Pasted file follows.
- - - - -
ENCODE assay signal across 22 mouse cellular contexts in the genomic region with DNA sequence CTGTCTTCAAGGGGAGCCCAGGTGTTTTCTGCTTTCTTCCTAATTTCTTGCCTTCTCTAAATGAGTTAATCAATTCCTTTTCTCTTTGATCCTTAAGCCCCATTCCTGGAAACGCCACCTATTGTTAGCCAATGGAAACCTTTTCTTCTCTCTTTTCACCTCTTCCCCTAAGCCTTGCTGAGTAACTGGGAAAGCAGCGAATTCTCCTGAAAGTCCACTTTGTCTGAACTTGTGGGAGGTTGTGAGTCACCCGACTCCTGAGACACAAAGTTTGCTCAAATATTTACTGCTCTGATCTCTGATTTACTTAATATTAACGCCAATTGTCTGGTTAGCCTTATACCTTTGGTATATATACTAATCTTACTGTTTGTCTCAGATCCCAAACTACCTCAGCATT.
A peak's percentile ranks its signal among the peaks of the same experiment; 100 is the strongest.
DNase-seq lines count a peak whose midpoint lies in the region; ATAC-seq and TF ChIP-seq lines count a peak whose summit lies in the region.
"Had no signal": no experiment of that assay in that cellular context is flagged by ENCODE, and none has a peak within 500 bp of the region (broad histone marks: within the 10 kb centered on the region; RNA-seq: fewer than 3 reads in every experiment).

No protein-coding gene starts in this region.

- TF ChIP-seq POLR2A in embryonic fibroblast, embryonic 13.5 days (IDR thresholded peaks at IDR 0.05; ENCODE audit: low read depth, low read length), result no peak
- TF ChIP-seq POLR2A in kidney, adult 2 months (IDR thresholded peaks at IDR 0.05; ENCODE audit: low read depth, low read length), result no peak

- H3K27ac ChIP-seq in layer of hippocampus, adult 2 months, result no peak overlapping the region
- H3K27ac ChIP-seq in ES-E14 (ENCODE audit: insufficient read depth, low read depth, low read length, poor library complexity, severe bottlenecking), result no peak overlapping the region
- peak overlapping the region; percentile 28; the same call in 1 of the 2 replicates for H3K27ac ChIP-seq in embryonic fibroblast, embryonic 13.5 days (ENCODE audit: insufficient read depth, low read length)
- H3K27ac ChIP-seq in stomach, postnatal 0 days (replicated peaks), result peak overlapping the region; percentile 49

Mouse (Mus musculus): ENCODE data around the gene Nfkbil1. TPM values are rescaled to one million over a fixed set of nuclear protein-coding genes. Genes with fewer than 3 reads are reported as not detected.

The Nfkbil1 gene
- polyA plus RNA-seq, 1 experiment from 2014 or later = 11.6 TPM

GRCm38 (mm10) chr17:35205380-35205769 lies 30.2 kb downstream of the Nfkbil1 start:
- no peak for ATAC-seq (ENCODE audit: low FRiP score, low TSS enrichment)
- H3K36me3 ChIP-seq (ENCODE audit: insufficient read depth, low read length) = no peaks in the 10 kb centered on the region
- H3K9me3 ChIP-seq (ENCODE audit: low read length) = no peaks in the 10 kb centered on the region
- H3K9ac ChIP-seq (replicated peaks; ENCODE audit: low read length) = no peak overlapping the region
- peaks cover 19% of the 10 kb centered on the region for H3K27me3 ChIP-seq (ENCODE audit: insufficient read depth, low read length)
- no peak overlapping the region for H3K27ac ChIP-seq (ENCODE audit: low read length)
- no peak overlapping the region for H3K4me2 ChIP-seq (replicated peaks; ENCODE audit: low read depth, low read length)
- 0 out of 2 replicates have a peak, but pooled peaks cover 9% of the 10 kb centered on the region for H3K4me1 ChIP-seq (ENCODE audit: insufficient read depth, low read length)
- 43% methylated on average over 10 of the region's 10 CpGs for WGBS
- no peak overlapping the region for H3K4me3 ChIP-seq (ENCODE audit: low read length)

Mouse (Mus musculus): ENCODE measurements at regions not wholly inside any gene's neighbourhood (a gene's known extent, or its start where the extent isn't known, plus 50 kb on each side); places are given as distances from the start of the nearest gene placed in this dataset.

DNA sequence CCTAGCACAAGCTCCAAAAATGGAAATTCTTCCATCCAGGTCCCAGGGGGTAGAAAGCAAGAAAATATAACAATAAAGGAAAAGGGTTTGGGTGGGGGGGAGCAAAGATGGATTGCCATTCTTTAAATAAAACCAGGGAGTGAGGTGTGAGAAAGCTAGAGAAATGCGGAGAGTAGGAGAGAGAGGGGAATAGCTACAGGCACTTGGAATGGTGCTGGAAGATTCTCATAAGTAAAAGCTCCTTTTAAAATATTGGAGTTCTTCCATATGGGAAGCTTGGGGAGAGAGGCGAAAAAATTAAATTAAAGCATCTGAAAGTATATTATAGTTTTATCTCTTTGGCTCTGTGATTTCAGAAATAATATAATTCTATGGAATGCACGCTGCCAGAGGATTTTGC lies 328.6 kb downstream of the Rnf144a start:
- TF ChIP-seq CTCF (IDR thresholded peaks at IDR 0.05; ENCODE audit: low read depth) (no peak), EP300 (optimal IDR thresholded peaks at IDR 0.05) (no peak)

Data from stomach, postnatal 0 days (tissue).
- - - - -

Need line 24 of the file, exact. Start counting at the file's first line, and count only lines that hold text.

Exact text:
- 43% methylated on average over 10 of the region's 10 CpGs for WGBS